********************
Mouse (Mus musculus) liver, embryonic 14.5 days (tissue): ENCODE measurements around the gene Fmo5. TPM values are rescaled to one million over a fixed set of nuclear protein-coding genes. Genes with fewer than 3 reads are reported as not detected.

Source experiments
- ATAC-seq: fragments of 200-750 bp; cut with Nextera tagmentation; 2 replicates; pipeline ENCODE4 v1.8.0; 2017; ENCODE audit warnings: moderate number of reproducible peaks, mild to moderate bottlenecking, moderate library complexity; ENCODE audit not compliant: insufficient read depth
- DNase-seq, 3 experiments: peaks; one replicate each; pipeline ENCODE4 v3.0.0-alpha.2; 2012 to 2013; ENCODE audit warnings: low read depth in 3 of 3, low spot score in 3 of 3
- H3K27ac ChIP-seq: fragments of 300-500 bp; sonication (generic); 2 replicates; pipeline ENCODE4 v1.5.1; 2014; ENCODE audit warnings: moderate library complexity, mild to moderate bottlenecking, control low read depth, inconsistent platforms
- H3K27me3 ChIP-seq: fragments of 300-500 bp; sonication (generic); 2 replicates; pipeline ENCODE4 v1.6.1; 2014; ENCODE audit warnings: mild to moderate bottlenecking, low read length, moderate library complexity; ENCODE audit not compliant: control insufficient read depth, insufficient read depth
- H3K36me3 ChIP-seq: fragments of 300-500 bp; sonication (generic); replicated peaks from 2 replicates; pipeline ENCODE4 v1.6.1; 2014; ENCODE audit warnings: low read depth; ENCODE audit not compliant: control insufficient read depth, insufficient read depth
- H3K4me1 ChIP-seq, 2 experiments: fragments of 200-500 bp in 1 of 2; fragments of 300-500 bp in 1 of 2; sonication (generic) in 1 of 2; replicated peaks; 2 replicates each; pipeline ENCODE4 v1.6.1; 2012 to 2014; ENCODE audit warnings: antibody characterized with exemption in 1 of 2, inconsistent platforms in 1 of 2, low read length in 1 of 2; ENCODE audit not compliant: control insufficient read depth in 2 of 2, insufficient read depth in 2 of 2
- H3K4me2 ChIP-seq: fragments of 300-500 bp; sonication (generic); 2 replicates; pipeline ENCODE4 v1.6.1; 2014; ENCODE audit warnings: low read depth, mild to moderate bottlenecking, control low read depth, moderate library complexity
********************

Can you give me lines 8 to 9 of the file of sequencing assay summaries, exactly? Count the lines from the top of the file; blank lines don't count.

- H3K4me1 ChIP-seq, 2 experiments: fragments of 200-500 bp in 1 of 2; fragments of 300-500 bp in 1 of 2; sonication (generic) in 1 of 2; replicated peaks; 2 replicates each; pipeline ENCODE4 v1.6.1; 2012 to 2014; ENCODE audit warnings: antibody characterized with exemption in 1 of 2, inconsistent platforms in 1 of 2, low read length in 1 of 2; ENCODE audit not compliant: control insufficient read depth in 2 of 2, insufficient read depth in 2 of 2
- H3K4me2 ChIP-seq: fragments of 300-500 bp; sonication (generic); 2 replicates; pipeline ENCODE4 v1.6.1; 2014; ENCODE audit warnings: low read depth, mild to moderate bottlenecking, control low read depth, moderate library complexity